Not enough Scottish businesses are up to speed with new regulations which grant new legal rights to consumers.
That’s according to Oswalds, which specialises in company compliance and says firms need to be more aware of the new Consumer Rights Act 2015 and what it means for their business.
Director Andrew Cockburn, who heads up the firm in Edinburgh, says that all businesses dealing with consumers should consider training their customer-facing staff on the new rules, which came into effect in October, and review their policies, contracts, terms and conditions.
He said: “An important change is the introduction of a tiered set of remedies for defective goods. Consumers now have the right to reject defective goods within 30 days of purchase and get their money back. After that they will continue to have a right to require a repair or a replacement. If the trader fails to repair or replace, the consumer can reject and get their money back or keep the goods and get a reduction in the price paid.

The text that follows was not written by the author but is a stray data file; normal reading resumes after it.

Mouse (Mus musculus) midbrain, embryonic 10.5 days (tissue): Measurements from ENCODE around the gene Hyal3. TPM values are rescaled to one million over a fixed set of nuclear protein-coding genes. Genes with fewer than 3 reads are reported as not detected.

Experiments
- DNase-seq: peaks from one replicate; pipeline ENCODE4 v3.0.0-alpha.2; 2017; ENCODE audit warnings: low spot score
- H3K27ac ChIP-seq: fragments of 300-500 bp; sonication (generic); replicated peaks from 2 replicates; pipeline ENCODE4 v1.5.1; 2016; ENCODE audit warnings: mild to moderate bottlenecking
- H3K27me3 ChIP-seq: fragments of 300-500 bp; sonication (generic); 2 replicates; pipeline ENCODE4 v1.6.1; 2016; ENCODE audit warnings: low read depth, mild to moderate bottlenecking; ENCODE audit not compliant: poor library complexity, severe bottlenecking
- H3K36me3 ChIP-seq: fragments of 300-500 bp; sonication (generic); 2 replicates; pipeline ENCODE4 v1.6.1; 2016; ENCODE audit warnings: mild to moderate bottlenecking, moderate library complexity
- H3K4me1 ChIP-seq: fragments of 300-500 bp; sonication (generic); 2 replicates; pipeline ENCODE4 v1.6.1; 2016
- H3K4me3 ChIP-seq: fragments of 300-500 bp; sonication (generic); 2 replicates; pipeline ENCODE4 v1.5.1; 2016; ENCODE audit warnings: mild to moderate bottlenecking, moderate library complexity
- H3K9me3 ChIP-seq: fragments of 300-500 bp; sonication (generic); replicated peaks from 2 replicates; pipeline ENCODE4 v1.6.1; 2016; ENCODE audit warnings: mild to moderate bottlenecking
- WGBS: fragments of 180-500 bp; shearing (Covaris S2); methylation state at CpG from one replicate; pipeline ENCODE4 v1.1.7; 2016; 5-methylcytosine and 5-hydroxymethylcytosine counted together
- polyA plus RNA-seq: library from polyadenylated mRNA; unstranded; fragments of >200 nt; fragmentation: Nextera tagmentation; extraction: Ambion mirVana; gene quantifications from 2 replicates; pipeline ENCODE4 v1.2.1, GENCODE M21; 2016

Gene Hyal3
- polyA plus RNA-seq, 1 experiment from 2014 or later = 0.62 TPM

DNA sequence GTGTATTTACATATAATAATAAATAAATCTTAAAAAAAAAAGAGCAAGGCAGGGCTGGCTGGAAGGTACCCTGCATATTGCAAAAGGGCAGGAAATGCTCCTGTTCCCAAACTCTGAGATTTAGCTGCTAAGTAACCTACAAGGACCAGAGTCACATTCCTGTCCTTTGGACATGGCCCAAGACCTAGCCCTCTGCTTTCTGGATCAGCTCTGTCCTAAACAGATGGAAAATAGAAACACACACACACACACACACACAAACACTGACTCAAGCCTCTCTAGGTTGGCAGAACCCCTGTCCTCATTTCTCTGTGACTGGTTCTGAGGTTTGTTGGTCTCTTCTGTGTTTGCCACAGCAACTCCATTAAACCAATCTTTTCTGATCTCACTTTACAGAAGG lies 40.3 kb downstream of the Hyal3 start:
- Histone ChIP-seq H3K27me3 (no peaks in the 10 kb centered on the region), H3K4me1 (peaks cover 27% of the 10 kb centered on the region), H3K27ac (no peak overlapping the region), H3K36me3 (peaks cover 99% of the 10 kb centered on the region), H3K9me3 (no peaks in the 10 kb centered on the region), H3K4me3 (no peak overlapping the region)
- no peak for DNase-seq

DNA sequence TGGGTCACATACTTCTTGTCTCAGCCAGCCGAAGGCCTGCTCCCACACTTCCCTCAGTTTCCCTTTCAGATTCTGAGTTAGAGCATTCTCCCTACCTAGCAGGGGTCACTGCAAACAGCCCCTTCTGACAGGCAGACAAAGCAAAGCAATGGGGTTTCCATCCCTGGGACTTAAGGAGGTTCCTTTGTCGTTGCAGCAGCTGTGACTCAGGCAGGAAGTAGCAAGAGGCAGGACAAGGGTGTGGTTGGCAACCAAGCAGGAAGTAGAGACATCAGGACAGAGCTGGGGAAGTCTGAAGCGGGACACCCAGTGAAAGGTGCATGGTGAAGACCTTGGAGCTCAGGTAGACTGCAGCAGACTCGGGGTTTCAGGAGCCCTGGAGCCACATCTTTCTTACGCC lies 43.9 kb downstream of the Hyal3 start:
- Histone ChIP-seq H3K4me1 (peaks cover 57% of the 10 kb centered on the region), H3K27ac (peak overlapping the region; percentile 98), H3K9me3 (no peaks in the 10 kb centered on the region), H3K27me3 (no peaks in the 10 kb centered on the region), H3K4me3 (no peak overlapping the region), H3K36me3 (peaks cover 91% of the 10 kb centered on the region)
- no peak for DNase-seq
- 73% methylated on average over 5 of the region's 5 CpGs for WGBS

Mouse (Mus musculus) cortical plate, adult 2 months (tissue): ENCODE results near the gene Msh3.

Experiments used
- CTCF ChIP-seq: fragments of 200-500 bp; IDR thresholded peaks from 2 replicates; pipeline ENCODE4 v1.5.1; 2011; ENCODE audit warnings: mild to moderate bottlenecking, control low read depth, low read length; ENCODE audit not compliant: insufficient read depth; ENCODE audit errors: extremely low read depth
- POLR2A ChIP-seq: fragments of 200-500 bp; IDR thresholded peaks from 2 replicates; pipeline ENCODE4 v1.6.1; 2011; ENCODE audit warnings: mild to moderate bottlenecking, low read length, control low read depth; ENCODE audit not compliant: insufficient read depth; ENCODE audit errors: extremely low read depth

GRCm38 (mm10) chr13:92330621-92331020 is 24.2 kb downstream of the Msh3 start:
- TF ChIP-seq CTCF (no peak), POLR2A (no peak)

“A whole new set of quality standards has also been introduced in relation to digital content, such as video games and music downloads, meaning that, just like goods, digital content must be of satisfactory quality and fit for purpose.
“And consumer contracts must be fair. A revised list of potentially unfair terms is included in the Act. The question of fairness will now also extend to price where the price is not transparent and prominent.”
For help to stay compliant, contact Oswalds on 0131 226 8282.